Can’t Cook? Watch TV!

Cameron Borland on cookery programmes

First published January 2001

Well, Maureen Lipman (for one) may be aghast at the proliferation of TV chefs and cooking shows that currently populate our screens but – hey – I’ve never forgiven her for the painfulness that was Agony, so who the hell is she to pontificate on television programming? There’s surely nothing worse a grand dame/big cheese/utter twat (delete as appropriate) of the entertainment industry patronising and condescending the unwashed masses with their “I know best mentality”.

Coming from a part of the country (Glasgow) with one of the worst health records – if not the worst – in the developed world, these programmes are not merely schedule fillers or pandering to the lowest common denominator, but vehicles for the greater good. The rash of cooking related shows on our screens are powerful tools to educate (or should that be “educate, educate, educate”?) and inform those members of society for whom the daily staple diet consists of Big Macs. It ill behooves anyone to look down and frown at this part of the schedule.

Make no mistake, there is – as well as an underclass struggling to make ends meet on money that is below the poverty line – a generation of kids out there who have never ventured beyond this Big Mac ethos. That is not only frightening but a telling indictment of society today. For the chattering classes to disregard this strand of programming is nothing short of yahoo ignorance.

As families in this part of the world evolve into third generation unemployed, the dietary habits remain unaltered accordingly. My better half on first arriving in Glasgow was astonished to see both frozen pizzas and Mars Bars being deep fried – that is the entrenched level of shocking dietary habits that exists here. The Chewin’ the Fat sketch in which the cod French commentator intones “voici le mince!” is, sadly, indicative of the West of Scotland. Our national dish is not haggis but the deep fried Mars Bar – in batter.

Therefore, when Can’t Cook, Won’t Cook takes hold of the public imagination I feel a sense of hope. The format maybe simplistic, formulaic and lacking imagination but it shows the disenfranchised and the underclass that cooking can not only be fun, but healthy too. This show’s inherent ability to take a handful of ingredients and, in 20 minutes, create a dish of quality and distinction is inspirational. Furthermore, the raison d’ĂȘtre behind its sister programme Ready, Steady, Cook is actually to create a meal that is not only enjoyable but – and this is crucial – inexpensive. Forget the egos and the flamboyant overacting, fundamentally both shows have the power to change for the better.

Jamie, Ainsley and Brian may be self serving egotistic fops but they all undeniably have a passion for food and a sense of inquisitiveness that is beautifully conveyed to the viewer. Moreover, the viewer is never patronised or disregarded but always included – sometimes conspiratorially, sometimes jocularly. These three guys may inherently dig the cult of personality but always their passion for food and cooking remains a constant.

Ignore the bitch wars breaking out amongst the cookerati (what is the collective term for a bunch of chefs?), as long as Can’t Cook, Won’t Cook et al exist, then there is room enough for everyone no matter what the seemingly menopausal Delia has to say about it. We’ve came a long way from the class ridden subtexts of Fanny and Johnny and the wait has been worth it.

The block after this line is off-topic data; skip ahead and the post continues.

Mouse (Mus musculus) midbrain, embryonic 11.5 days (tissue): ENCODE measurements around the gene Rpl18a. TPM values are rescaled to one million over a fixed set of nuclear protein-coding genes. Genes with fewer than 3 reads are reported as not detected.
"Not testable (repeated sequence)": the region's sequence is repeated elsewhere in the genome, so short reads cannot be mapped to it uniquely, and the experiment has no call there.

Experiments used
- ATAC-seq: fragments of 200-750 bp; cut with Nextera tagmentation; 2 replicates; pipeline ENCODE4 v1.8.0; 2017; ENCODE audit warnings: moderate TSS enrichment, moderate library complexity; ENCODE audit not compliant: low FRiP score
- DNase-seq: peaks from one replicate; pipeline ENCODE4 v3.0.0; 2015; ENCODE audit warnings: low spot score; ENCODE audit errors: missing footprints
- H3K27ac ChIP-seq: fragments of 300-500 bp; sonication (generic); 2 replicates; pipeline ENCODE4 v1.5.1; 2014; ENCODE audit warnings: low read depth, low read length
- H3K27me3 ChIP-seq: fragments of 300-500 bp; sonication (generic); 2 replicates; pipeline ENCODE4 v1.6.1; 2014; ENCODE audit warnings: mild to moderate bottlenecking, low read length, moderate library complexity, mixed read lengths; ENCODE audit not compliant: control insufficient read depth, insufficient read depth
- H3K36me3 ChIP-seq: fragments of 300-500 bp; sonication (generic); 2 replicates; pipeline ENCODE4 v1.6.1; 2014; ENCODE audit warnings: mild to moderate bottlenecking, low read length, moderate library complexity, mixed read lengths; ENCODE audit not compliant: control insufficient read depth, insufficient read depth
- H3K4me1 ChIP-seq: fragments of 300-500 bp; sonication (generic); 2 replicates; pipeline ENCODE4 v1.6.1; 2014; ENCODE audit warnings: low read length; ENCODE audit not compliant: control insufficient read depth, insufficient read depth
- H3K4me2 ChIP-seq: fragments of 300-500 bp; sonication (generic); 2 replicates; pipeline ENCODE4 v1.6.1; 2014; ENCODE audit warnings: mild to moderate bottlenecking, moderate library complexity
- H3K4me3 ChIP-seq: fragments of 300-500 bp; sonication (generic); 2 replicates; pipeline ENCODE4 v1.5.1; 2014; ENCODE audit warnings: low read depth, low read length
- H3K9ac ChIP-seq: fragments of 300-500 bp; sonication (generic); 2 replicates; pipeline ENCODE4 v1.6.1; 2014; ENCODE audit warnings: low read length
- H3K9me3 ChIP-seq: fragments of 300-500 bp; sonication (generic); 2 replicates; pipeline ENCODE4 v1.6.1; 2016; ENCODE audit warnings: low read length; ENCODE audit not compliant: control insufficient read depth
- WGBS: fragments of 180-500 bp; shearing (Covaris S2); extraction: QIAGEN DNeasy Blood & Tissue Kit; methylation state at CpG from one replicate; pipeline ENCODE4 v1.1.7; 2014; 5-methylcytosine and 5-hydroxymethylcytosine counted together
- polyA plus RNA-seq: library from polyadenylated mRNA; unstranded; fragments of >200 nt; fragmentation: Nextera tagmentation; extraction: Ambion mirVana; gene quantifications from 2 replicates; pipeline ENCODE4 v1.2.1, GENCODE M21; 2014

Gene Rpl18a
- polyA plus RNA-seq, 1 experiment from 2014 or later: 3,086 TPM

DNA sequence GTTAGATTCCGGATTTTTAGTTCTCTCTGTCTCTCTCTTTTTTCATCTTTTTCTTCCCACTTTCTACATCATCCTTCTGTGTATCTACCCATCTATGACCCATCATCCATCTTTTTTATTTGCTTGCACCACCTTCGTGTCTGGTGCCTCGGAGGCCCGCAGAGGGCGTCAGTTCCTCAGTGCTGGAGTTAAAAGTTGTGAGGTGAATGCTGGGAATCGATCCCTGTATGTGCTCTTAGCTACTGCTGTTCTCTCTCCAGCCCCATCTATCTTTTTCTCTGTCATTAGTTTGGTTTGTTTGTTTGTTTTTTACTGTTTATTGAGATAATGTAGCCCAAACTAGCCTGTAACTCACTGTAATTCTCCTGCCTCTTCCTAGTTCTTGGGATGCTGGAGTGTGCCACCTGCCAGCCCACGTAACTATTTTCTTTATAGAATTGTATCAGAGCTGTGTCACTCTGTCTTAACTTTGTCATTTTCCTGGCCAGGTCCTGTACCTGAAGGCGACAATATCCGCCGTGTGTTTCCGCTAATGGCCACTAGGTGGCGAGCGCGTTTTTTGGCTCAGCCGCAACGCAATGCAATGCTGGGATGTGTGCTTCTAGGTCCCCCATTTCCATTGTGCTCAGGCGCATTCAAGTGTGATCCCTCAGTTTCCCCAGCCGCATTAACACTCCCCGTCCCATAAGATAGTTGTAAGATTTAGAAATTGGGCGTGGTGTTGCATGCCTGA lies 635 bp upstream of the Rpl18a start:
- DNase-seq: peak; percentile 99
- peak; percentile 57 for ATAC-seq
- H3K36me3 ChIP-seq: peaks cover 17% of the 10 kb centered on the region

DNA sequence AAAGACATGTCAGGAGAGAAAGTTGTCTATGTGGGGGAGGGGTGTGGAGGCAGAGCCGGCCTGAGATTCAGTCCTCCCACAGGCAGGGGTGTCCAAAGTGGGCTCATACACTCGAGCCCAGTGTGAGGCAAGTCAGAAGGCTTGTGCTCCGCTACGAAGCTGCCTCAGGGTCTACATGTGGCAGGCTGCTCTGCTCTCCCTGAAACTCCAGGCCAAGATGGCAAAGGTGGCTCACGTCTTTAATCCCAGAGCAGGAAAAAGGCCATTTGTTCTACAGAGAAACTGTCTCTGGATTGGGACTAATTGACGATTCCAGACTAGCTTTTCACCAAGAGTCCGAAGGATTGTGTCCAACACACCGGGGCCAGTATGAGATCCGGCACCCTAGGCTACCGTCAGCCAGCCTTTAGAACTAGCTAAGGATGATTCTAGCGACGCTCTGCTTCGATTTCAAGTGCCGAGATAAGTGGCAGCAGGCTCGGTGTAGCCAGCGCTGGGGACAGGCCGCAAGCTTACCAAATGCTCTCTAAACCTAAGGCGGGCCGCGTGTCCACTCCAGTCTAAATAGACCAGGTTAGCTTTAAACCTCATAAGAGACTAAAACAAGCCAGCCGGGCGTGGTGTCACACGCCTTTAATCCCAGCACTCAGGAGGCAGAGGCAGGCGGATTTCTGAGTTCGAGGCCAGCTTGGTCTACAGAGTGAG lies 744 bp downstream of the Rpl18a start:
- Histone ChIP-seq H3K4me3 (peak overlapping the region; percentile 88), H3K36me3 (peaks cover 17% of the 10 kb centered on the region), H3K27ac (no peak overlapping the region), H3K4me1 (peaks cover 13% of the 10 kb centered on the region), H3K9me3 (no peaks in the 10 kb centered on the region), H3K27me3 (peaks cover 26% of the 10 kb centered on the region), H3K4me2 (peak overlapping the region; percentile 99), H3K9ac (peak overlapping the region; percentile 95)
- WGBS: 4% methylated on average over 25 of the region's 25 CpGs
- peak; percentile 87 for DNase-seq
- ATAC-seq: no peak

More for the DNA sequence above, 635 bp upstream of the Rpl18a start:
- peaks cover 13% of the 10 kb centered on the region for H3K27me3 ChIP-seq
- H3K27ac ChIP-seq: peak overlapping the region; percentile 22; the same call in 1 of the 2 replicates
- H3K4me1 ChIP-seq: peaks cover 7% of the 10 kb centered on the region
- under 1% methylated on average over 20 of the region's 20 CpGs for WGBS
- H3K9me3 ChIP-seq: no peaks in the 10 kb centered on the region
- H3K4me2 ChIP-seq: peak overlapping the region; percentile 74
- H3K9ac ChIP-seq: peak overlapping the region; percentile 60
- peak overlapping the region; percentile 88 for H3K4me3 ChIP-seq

Rick Stein and Gordon Ramsay in particular deserve specific praise. Rick for his love of seafood and his championing of this cause, Gordon for clearly submersing himself in pursuit of his art and being so obviously and joyously consumed by it. The current Rick Stein journeys around Britain and Ireland are wonderful slices of television. With his laid back, laconic manner Rick is the perfect individual to espouse the cause of seafood. His recipes are always true to the local produce and related with calm assurance to the viewer. It’s programmes like this that impact upon the public consciousness and cause people to make a detour to their local fishmongers and seek out fresh scallops. Enough of Rick though – that’s another review!

Delia may have been received mixed response from the critics for her last series but, once again, it served a useful purpose. It may be glib to poke fun at the Blessed Delia showing the proper way to boil an egg but never underestimate the number of people out there for whom this was a worthwhile and educational experience.

That’s not to say that the current slew of shows is without fault. Nigella Lawson in particular fills me with dread. The sooner someone pricks her self-obsessed bubble the better. How to be a domestic goddess? How to be a pompous prat more like. If Fanny Craddock and Hughie Green ever had an illicit liaison then Nigella is surely the result of this horrific tryst.

If people can watch TV chefs learn from them and improve the quality of their eating habits, then all is not lost. When the likes of Lipman berate shows such as those mentioned previously, then read between the lines and ask yourself why. Do we really want to return to Fanny, the upper class dominatrix, scolding us for having ideas above our station?

Forget parliament, the real class war is raging in the television kitchen!